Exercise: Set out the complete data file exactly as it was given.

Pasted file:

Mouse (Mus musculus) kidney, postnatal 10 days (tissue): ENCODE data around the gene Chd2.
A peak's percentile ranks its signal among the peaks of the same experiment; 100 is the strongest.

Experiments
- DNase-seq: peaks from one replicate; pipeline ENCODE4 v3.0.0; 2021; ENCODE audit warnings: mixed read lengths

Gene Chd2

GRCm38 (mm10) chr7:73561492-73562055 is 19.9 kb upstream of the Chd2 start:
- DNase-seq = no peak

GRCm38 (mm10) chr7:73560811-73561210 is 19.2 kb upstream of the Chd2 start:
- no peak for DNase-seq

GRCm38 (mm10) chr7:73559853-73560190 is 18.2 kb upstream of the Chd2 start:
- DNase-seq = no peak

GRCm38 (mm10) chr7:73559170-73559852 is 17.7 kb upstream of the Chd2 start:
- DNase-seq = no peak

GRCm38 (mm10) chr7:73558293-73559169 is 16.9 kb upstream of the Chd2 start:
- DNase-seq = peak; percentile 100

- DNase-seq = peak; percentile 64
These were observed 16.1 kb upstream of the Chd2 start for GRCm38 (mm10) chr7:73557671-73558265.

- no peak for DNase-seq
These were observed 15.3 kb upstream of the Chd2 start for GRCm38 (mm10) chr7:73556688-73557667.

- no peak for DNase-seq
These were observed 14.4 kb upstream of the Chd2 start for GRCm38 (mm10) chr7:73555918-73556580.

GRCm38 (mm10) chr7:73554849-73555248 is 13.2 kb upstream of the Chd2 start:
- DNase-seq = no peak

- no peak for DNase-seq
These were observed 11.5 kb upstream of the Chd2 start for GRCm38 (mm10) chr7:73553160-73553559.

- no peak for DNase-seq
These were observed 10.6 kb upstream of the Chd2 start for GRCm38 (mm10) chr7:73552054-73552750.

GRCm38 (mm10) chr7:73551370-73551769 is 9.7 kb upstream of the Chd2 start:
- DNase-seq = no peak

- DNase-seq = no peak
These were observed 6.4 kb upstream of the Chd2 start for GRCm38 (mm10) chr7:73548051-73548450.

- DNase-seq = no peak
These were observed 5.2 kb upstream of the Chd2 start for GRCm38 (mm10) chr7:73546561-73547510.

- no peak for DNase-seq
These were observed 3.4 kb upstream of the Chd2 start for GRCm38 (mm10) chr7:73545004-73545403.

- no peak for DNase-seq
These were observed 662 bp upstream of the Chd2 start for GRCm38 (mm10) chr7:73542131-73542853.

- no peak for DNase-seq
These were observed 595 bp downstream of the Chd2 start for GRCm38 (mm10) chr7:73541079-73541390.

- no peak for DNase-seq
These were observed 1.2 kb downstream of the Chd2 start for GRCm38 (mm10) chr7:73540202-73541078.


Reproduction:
Mouse (Mus musculus) kidney, postnatal 10 days (tissue): ENCODE data around the gene Chd2.
A peak's percentile ranks its signal among the peaks of the same experiment; 100 is the strongest.

Experiments
- DNase-seq: peaks from one replicate; pipeline ENCODE4 v3.0.0; 2021; ENCODE audit warnings: mixed read lengths

Gene Chd2

GRCm38 (mm10) chr7:73561492-73562055 is 19.9 kb upstream of the Chd2 start:
- DNase-seq = no peak

GRCm38 (mm10) chr7:73560811-73561210 is 19.2 kb upstream of the Chd2 start:
- no peak for DNase-seq

GRCm38 (mm10) chr7:73559853-73560190 is 18.2 kb upstream of the Chd2 start:
- DNase-seq = no peak

GRCm38 (mm10) chr7:73559170-73559852 is 17.7 kb upstream of the Chd2 start:
- DNase-seq = no peak

GRCm38 (mm10) chr7:73558293-73559169 is 16.9 kb upstream of the Chd2 start:
- DNase-seq = peak; percentile 100

- DNase-seq = peak; percentile 64
These were observed 16.1 kb upstream of the Chd2 start for GRCm38 (mm10) chr7:73557671-73558265.

- no peak for DNase-seq
These were observed 15.3 kb upstream of the Chd2 start for GRCm38 (mm10) chr7:73556688-73557667.

- no peak for DNase-seq
These were observed 14.4 kb upstream of the Chd2 start for GRCm38 (mm10) chr7:73555918-73556580.

GRCm38 (mm10) chr7:73554849-73555248 is 13.2 kb upstream of the Chd2 start:
- DNase-seq = no peak

- no peak for DNase-seq
These were observed 11.5 kb upstream of the Chd2 start for GRCm38 (mm10) chr7:73553160-73553559.

- no peak for DNase-seq
These were observed 10.6 kb upstream of the Chd2 start for GRCm38 (mm10) chr7:73552054-73552750.

GRCm38 (mm10) chr7:73551370-73551769 is 9.7 kb upstream of the Chd2 start:
- DNase-seq = no peak

- DNase-seq = no peak
These were observed 6.4 kb upstream of the Chd2 start for GRCm38 (mm10) chr7:73548051-73548450.

- DNase-seq = no peak
These were observed 5.2 kb upstream of the Chd2 start for GRCm38 (mm10) chr7:73546561-73547510.

- no peak for DNase-seq
These were observed 3.4 kb upstream of the Chd2 start for GRCm38 (mm10) chr7:73545004-73545403.

- no peak for DNase-seq
These were observed 662 bp upstream of the Chd2 start for GRCm38 (mm10) chr7:73542131-73542853.

- no peak for DNase-seq
These were observed 595 bp downstream of the Chd2 start for GRCm38 (mm10) chr7:73541079-73541390.

- no peak for DNase-seq
These were observed 1.2 kb downstream of the Chd2 start for GRCm38 (mm10) chr7:73540202-73541078.